Alberta funds improvements to appeal court building and to courts, remand, correctional centres

Projects include upgrade to high-efficiency boilers, repair of heating, ventilation air systems

Alberta funds improvements to appeal court building and to courts, remand, correctional centres
Minister Panda in old Court of Appeal building in Calgary | Credit: Alberta government

As part of its recovery plan, Alberta is investing $36 million to infrastructure projects at five justice-related facilities, including the Calgary courthouse, the historic Court of Appeal building, and correctional and remand centre facilities.

“These projects will ensure that the facilities that deliver justice to Albertans day in and day out will be in optimal condition – all while creating jobs and boosting our economy,” said Kaycee Madu, Alberta’s justice minister and solicitor general, in the news release.

The funding consists of the following:

  • For the Court of Appeal building, $2.5 million to upgrade to new high-efficiency boilers
  • For the Calgary Courts Centre, $3.67 million to repair the heating, ventilation and air conditioning system and $180,000 to replace the optical turnstiles
  • For the Calgary Correctional Centre, $6.3 million to replace the boilers, $4.9 million to replace the exterior cellblock window assembly, $1.2 million to upgrade the fire alarm and $175,000 to install a cellblock smoke evacuation system
  • For the Calgary Remand Centre, $1.3 million to replace the chillers, air handling units and controls; $300,000 to replace the mechanical system controls, compressors and water-cooled chiller in the kitchen; $800,000 to replace the heating, ventilation and air conditioning system; and $650,000 to modernize the elevator
  • For certain correctional centre buildings in the Spy Hill Complex, $5 million to replace the roofs, $4 million to replace pedestrian walkways and roadways, $5 million to replace an underground sewer line and $95,000 to landscape the exterior ground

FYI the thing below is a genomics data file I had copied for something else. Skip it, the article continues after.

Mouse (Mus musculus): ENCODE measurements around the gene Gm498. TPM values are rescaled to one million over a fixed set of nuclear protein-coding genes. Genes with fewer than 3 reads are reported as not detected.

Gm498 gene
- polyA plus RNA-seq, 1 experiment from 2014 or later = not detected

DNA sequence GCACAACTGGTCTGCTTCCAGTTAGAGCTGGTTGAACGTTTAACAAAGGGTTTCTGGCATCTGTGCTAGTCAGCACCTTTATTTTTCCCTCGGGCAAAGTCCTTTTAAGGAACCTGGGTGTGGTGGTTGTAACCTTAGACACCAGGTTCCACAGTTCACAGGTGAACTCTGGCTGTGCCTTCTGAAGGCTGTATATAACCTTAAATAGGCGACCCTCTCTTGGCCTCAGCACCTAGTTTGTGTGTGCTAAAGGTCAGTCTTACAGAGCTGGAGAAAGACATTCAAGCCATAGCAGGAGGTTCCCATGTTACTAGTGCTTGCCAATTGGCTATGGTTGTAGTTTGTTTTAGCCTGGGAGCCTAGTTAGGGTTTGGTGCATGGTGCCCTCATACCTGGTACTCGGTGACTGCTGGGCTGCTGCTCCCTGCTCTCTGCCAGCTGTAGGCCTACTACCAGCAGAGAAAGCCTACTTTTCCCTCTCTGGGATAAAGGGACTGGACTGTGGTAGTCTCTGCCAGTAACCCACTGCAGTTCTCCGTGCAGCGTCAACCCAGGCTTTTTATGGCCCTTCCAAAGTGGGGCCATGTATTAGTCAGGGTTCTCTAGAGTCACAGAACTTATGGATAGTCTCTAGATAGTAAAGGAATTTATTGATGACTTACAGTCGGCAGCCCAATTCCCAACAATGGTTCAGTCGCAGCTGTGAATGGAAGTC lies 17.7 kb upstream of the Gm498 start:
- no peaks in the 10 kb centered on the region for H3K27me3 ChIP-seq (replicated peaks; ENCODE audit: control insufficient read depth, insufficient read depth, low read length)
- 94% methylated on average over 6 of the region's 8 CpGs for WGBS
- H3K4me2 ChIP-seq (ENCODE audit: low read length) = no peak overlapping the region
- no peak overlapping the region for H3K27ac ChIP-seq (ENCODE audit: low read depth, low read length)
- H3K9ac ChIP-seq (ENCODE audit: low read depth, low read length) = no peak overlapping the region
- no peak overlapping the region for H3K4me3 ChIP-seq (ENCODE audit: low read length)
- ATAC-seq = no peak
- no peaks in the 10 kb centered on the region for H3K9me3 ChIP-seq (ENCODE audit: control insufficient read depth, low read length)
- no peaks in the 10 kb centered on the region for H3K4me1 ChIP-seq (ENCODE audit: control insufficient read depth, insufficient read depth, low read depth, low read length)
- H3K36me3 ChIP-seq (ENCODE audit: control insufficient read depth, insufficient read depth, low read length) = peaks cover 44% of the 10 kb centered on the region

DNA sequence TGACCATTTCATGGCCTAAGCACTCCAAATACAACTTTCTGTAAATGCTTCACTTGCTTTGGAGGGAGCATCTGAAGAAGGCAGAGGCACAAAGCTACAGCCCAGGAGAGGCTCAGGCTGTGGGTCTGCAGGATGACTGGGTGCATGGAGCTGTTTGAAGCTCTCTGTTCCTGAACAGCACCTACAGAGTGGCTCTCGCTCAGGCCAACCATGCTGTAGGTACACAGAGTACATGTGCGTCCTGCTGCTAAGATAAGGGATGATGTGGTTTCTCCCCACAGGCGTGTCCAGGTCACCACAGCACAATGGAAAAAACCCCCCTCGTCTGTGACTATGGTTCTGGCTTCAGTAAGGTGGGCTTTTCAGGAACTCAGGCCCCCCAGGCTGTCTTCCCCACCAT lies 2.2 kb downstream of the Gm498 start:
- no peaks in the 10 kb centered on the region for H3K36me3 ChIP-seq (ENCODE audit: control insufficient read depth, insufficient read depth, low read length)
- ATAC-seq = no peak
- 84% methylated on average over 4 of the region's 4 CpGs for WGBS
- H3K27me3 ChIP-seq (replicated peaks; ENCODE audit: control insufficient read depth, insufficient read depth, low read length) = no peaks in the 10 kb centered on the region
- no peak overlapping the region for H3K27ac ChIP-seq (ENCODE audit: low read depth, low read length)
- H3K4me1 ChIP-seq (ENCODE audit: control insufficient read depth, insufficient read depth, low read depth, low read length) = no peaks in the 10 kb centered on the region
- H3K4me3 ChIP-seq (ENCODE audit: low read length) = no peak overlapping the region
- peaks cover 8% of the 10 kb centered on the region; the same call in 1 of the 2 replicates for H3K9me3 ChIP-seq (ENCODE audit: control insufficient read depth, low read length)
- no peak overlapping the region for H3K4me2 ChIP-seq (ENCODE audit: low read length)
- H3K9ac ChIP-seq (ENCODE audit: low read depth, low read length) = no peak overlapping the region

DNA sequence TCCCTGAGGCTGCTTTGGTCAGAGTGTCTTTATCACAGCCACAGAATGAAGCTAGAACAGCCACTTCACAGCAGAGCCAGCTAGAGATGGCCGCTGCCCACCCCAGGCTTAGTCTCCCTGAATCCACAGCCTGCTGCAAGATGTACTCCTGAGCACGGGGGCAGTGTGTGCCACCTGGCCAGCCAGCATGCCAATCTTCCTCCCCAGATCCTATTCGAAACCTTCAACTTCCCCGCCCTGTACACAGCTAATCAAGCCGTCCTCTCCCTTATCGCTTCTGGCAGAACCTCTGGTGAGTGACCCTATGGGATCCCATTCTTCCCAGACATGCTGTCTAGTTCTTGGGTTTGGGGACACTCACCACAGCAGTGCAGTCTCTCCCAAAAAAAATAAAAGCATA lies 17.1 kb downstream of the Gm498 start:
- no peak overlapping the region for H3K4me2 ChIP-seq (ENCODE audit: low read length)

More broadly, these funds seek to improve access to justice and create over 200 well-paying jobs in Calgary.

Of the total investments, around $10 million is shared between the federal and provincial governments through the Investing in Canada Infrastructure Program COVID-19 Resilience stream. The remaining funding will come from Alberta via the Accelerated Capital Maintenance and Renewal initiative, which aims to assist in improving local economies, promoting employment and addressing the COVID-19 pandemic’s harmful effects.

“Building and maintaining justice infrastructure is putting Albertans to work and keeping our communities safe,” said Prasad Panda, Alberta’s infrastructure minister, in the news release.

In February, the provincial government announced that it would be making investments, alongside the federal government, for these capital maintenance and renewal projects. These initiatives seek to promote energy efficiency, lengthen the lifespan of government-owned facilities in Calgary, Edmonton and Wetaskiwin, and improve these three communities’ economies.

Alberta’s Recovery Plan is a long-term strategy aiming to build, diversify and generate tens of thousands of jobs and construct infrastructure such as schools and roads. The strategy seeks to attract investors to Alberta amid the country’s competitive tax environment.

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